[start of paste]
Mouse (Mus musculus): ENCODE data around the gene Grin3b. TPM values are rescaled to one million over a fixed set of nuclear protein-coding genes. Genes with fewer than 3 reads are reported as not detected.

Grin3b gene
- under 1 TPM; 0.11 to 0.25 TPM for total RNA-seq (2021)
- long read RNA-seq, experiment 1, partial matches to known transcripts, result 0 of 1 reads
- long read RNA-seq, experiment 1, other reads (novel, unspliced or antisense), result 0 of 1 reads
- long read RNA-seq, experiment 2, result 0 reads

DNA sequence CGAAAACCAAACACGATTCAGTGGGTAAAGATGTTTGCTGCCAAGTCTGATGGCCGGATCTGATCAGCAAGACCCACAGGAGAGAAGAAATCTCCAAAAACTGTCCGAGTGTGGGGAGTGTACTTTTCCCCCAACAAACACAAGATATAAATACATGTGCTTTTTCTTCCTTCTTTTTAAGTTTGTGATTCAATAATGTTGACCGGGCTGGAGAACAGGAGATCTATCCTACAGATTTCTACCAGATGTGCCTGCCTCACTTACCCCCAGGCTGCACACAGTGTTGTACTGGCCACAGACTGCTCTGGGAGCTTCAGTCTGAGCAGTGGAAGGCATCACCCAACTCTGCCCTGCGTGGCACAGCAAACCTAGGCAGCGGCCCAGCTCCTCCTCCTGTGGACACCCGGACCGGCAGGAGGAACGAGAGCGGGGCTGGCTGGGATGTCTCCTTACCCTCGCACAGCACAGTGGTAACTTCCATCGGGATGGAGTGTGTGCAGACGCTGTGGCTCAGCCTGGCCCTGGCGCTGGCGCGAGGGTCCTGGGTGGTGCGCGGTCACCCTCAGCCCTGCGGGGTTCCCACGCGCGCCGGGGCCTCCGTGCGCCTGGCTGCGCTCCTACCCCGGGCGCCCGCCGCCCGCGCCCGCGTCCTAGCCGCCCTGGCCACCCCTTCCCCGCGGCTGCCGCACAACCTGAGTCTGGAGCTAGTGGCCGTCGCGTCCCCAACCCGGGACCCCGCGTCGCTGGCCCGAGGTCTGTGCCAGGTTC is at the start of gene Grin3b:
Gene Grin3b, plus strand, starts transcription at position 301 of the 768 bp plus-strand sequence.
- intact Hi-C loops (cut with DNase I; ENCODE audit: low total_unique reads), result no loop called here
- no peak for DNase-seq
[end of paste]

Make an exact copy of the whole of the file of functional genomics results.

Mouse (Mus musculus): ENCODE data around the gene Grin3b. TPM values are rescaled to one million over a fixed set of nuclear protein-coding genes. Genes with fewer than 3 reads are reported as not detected.

Grin3b gene
- under 1 TPM; 0.11 to 0.25 TPM for total RNA-seq (2021)
- long read RNA-seq, experiment 1, partial matches to known transcripts, result 0 of 1 reads
- long read RNA-seq, experiment 1, other reads (novel, unspliced or antisense), result 0 of 1 reads
- long read RNA-seq, experiment 2, result 0 reads

DNA sequence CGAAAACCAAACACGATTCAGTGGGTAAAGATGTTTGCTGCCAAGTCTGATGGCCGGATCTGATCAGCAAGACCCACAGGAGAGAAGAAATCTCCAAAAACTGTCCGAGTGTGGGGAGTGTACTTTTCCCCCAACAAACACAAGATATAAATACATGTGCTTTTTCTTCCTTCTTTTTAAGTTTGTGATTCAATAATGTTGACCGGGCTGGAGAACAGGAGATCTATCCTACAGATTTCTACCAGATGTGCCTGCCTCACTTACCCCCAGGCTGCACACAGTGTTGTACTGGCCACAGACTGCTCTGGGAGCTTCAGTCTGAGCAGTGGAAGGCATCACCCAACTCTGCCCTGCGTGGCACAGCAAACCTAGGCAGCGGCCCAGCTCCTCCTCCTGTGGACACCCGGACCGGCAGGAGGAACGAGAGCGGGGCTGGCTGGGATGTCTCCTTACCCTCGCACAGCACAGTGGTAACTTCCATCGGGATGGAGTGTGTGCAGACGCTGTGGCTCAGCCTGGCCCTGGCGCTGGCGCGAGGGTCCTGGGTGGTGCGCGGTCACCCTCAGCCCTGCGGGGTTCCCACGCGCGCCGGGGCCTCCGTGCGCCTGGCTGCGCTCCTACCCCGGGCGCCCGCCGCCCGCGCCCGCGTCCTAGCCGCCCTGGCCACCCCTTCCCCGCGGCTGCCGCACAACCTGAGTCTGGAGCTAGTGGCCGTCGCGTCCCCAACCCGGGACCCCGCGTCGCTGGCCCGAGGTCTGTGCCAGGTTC is at the start of gene Grin3b:
Gene Grin3b, plus strand, starts transcription at position 301 of the 768 bp plus-strand sequence.
- intact Hi-C loops (cut with DNase I; ENCODE audit: low total_unique reads), result no loop called here
- no peak for DNase-seq